There are so many things Ryan wants to ask, but all that comes out of his mouth is, “Have you seen my phone?”

The woman purses her lips and looks upward in thought, then gives him a shrug. “I could call it,” she offers, already producing a phone from the pocket of the over-sized knit jacket she’s wearing.

From upstairs, an unfamiliar song begins to play and Ryan follows it back into the bedroom, to the phone discarded on the sheets. He picks it up and goes back into the hallway, holding it out for her to see. “You called the wrong phone,” he says.

She shoots him a vaguely patronising half-smile and says, “Oh, I’m sorry, was I supposed to be dialling your top secret spy phone,” before wandering into the next room shaking her head.

Ryan frowns down at the phone in his hand. He goes through the contacts again, but it really can’t be his phone. There’s no Spencer, no Brendon, no Brent, no Pete. His dad’s name isn’t there either, nor is Spencer’s family’s. The most familiar name is Zack, but that could be any Zack, not necessarily his Zack.

Then, frustrated and still more than a little disconcerted, he just types in his home number, one of the few he knows from memory. It’s Sunday, and late enough his father should be awake and drinking already. Ryan doesn’t particularly want to deal with that, but at least his father will be able to give him Spencer’s cell number.

The line rings six times, and Ryan’s just about to hang up when the answering machine picks up. An unfamiliar female voice picks up, informing him he’s reached Sara Parker, and to please leave a message. He hits the end button and pays closer attention when he enters the number the second time. Again, after six rings, Sara Parker’s pre-recorded voice answers.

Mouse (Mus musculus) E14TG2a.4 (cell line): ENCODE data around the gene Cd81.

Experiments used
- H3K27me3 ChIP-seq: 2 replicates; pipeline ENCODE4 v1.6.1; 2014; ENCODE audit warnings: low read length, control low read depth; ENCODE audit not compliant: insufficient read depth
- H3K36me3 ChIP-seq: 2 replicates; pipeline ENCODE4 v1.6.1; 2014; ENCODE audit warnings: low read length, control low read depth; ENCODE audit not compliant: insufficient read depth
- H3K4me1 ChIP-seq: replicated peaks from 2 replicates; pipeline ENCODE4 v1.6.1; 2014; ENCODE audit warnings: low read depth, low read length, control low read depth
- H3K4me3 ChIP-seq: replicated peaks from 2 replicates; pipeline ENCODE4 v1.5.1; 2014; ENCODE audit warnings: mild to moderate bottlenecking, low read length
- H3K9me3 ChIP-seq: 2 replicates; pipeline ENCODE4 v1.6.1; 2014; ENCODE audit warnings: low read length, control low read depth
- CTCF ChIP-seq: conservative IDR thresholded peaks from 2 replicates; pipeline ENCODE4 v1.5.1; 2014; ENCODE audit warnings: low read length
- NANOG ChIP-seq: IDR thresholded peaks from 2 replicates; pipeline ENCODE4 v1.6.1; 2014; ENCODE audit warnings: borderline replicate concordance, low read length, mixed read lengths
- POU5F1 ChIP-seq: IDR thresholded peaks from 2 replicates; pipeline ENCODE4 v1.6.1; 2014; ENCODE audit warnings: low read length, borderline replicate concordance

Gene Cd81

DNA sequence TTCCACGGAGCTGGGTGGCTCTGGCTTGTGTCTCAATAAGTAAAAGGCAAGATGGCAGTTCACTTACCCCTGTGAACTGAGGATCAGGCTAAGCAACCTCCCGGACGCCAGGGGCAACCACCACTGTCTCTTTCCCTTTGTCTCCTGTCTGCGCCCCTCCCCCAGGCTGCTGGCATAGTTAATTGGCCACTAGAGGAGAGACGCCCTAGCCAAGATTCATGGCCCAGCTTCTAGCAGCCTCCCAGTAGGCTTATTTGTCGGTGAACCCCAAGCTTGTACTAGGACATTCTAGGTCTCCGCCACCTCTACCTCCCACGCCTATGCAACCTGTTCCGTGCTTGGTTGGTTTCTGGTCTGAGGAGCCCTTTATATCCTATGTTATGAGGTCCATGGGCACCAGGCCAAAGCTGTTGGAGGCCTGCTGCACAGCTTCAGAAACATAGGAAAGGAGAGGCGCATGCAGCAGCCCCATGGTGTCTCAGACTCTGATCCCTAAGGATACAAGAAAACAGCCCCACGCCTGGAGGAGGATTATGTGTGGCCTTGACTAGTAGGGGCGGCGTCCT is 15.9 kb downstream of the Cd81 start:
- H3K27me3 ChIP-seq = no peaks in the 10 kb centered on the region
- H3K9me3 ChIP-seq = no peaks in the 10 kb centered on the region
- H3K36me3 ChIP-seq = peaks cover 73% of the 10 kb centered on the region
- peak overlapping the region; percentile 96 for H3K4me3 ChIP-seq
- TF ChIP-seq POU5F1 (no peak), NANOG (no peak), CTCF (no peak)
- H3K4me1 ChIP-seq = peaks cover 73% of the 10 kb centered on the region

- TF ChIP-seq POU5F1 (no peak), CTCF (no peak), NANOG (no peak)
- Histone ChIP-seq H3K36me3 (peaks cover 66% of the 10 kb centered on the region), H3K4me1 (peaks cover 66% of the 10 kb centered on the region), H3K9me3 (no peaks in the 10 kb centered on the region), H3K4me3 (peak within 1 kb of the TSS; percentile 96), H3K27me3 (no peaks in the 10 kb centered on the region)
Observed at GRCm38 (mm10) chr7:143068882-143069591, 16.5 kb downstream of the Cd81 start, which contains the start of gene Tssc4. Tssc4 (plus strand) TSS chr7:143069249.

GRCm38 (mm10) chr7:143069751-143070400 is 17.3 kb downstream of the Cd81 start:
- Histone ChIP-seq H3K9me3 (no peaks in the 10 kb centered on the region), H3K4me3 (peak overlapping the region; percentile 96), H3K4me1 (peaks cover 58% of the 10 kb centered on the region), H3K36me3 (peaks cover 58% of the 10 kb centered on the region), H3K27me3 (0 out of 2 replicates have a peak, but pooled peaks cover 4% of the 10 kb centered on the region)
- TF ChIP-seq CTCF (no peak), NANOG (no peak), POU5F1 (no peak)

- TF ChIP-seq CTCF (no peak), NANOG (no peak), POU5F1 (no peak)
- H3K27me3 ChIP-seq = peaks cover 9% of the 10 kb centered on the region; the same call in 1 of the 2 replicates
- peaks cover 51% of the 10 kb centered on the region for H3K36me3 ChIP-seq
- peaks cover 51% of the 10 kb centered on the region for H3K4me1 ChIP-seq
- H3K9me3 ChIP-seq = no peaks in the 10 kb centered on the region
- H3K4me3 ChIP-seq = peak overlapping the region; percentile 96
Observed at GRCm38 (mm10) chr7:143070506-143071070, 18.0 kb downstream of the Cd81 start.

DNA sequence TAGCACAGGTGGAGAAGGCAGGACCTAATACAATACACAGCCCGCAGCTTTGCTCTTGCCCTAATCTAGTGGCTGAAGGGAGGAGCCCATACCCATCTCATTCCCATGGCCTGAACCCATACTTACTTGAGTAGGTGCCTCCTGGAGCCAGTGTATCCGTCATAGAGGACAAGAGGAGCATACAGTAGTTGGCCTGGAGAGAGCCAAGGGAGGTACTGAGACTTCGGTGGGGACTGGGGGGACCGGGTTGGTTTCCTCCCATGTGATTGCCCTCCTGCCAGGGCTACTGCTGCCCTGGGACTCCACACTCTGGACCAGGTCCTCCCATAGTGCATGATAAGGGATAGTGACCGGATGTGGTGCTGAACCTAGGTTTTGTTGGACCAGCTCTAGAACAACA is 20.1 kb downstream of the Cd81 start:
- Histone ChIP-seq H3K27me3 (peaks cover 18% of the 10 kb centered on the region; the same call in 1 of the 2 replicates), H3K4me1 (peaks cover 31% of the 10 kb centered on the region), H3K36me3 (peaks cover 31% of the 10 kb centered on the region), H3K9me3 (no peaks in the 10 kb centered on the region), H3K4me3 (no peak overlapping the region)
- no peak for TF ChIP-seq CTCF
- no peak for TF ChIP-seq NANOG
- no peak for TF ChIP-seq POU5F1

It’s been a few months since they’ve spoken, and with George Ross, just about anything is possible. He could have forgotten to pay a bill, or switched his number to get rid of crazy stalker Panic! fans.

“Look,” Ryan calls, following after the woman, “I really need to—“ he trails off at the collection of people at the kitchen table. There’s Jon Walker and Alex Greenwald with the blonde perched on one of his knees, and a man with birdlike features who’s got his cheek pressed against the wood of the table and looks worse than Ryan feels, which is saying something.

“Hair of the dog?” Alex asks, and holds out a mug that smells like tequila.

That unsettled sensation from early surges up in him again, and Ryan’s stomach immediately rebels against everything. He gets most of the vomit in the sink this time, and no one’s looking at him like this is out of the ordinary, and Ryan’s head feels like it’s splitting down the centre.

Jon is smoking a joint, Ryan realises distantly. Jon never smokes around Ryan. It’s something Ryan’s been silently grateful for on this tour, and for some reason he can’t name, the sight of it now makes him want to curl into a ball and fucking cry.

“I need to call Spence.”

They all give him strange looks, varying from disbelief to slightly anxious. Ryan’s stomach roils and cold fear creeps up his spine and all he can think is no, no, nothing’s happened to Spencer. Then Jon exchanges looks with the girl and says, “I think I have Ginger’s number.”

“I know Ginger’s number,” Ryan snaps back. “How did I—where did you—” They’re all giving him those terrible looks, and Ryan suddenly doesn’t want to ask the questions. He doesn’t want to make himself that vulnerable to them. Instead, he turns his back and storms out of the room.

Ginger answers on the second ring and sounds concerned when she says his name. “I’m sorry for bothering you,” Ryan tells her, hates when he makes her worry about him. “I can’t find my phone and I need to call Spencer, and I tried calling my father, but something’s wrong with the number.”

There’s a long, meaningful silence that follows his statement and it makes Ryan feel tiny. “Oh Ryan,” Ginger says at last, and it sounds like she’s choking back tears.

“Ginger, what’s—”

“It’s alright, baby, I’ll call Spencer, he’ll be right there.”

“But I don’t even know wh—”

“He’ll be there soon, just sit tight, don’t go anywhere,” Ginger interrupts, and hangs up.

“Go anywhere?” Ryan echoes. “I don’t even know where I am.”